Declaration Signatories. Pic Cred: Dan Mesec.
Lelu Island and Flora Bank, critical habitat for wild salmon at the mouth of the Skeena River in northwestern BC have been declared permanently protected from industrial development by an unprecedented coalition of First Nations leaders, local residents and federal and provincial politicians, creating another hurdle for development of a liquefied natural gas plant near Prince Rupert.
The signing of The Lelu Island Declaration presents a major obstacle to plans by Malaysian-owned oil and gas giant Petronas, to develop a liquefied natural gas (LNG) plant near Prince Rupert. The declaration also deals a huge blow to the provincial government’s stated aim to get major LNG plants under construction before next year’s provincial election.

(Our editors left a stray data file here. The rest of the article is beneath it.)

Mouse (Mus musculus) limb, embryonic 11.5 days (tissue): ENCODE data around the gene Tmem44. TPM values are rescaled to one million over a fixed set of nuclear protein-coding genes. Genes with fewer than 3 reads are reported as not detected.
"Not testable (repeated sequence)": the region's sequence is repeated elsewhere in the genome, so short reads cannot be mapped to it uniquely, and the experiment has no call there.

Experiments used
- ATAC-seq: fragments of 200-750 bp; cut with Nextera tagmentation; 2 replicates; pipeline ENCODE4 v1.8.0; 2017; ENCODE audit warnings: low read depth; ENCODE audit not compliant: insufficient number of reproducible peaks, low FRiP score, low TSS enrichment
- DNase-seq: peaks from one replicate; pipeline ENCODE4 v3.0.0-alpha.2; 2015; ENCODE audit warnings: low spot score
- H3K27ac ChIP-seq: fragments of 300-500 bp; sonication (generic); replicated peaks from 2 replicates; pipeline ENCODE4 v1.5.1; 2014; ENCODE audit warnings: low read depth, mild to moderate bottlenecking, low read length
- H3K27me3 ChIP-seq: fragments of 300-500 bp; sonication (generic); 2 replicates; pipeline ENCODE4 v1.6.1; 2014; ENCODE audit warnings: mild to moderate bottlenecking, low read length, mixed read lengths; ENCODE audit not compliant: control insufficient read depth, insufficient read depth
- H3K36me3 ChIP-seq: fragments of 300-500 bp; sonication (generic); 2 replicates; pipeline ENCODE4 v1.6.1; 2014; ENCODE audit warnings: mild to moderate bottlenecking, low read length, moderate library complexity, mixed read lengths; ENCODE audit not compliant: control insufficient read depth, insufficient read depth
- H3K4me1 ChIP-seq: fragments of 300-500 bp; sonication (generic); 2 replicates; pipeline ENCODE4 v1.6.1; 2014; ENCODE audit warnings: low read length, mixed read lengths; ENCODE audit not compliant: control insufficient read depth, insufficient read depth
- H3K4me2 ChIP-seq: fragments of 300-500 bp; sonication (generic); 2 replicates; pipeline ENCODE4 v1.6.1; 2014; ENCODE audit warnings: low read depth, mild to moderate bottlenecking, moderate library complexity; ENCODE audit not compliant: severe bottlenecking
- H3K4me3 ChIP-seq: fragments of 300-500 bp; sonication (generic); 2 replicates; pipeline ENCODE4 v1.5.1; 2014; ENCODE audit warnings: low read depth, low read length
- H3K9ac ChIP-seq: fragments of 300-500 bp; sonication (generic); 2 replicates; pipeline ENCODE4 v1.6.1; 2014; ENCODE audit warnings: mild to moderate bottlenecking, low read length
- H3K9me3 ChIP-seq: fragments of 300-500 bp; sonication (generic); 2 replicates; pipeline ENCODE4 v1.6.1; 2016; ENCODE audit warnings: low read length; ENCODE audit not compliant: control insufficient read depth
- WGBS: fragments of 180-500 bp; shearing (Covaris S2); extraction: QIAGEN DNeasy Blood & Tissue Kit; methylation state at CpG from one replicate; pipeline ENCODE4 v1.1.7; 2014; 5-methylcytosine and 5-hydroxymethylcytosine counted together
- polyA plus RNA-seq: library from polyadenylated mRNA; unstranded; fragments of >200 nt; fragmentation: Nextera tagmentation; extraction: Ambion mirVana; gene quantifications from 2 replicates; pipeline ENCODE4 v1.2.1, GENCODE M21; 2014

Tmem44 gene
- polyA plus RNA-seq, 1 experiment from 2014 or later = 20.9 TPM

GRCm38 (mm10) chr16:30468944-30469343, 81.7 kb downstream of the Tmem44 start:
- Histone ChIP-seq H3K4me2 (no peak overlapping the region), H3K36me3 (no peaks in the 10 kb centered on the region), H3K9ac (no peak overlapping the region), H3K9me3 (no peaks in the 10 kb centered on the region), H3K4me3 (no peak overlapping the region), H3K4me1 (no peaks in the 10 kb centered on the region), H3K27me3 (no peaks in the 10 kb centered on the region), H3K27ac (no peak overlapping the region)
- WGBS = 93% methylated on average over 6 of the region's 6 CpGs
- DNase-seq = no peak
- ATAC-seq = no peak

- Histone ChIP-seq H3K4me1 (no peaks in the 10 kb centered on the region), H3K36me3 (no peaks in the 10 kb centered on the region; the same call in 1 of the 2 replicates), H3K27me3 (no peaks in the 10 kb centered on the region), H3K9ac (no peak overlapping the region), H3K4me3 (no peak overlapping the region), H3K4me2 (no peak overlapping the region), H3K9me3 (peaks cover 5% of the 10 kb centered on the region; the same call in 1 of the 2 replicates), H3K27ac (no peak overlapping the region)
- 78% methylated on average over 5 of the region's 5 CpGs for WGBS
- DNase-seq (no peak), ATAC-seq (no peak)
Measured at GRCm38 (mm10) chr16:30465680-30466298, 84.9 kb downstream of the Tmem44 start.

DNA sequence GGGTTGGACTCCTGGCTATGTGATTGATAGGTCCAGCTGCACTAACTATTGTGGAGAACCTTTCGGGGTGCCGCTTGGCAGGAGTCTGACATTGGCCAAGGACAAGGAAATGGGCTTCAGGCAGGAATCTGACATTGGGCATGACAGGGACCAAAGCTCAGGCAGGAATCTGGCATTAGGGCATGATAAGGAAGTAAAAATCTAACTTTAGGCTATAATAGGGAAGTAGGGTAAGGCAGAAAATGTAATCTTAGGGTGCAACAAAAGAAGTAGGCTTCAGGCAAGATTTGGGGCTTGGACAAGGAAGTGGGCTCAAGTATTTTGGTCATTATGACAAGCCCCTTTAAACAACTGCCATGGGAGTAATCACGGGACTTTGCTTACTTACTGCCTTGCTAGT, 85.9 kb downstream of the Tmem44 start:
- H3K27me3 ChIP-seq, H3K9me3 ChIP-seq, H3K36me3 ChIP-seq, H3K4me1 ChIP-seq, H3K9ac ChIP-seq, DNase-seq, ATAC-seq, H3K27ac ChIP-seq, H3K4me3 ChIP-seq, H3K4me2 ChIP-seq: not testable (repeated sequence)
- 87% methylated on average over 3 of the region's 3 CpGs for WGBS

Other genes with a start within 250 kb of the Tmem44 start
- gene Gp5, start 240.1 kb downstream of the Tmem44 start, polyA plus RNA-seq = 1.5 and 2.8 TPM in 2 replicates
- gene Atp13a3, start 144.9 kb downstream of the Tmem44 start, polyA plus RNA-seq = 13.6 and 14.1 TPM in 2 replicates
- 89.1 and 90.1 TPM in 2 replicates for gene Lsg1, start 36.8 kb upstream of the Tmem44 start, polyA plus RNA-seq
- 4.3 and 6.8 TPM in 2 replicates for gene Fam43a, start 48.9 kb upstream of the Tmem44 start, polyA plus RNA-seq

“The Lelu Declaration sends a powerful message to Premier Clark and Prime Minister Trudeau,” said Hereditary Chief Yahaan of the Gitwilgyoots Tribe of the Lax Kw’alaams. “The support to stop this LNG project is overwhelming. Nations are united from the headwaters of the Skeena River to the ocean. Together, we will fight this to the end.”
The declaration was the culmination of a two-day Salmon Nation Summit, where more than 300 hereditary and elected First Nations leaders, scientists, politicians, commercial and sport fishermen, and other northern residents came together to defend wild salmon from the proposed Pacific NorthWest LNG project.
Hereditary Chief Yahaan signing declaration. Pic Cred: Friends of Wild Salmon.
Signatories to the declaration included hereditary leaders from the Nine Allies Tribes of the Lax Kw’alaams First Nation, and hereditary leaders of the Gitxsan, Wet’suwet’en, Lake Babine, and Haisla First Nations. Grand Chief Stewart Phillip of the Union of BC Indian Chiefs also signed the declaration.
To read the full article by the Salmon Nation Summit, click here.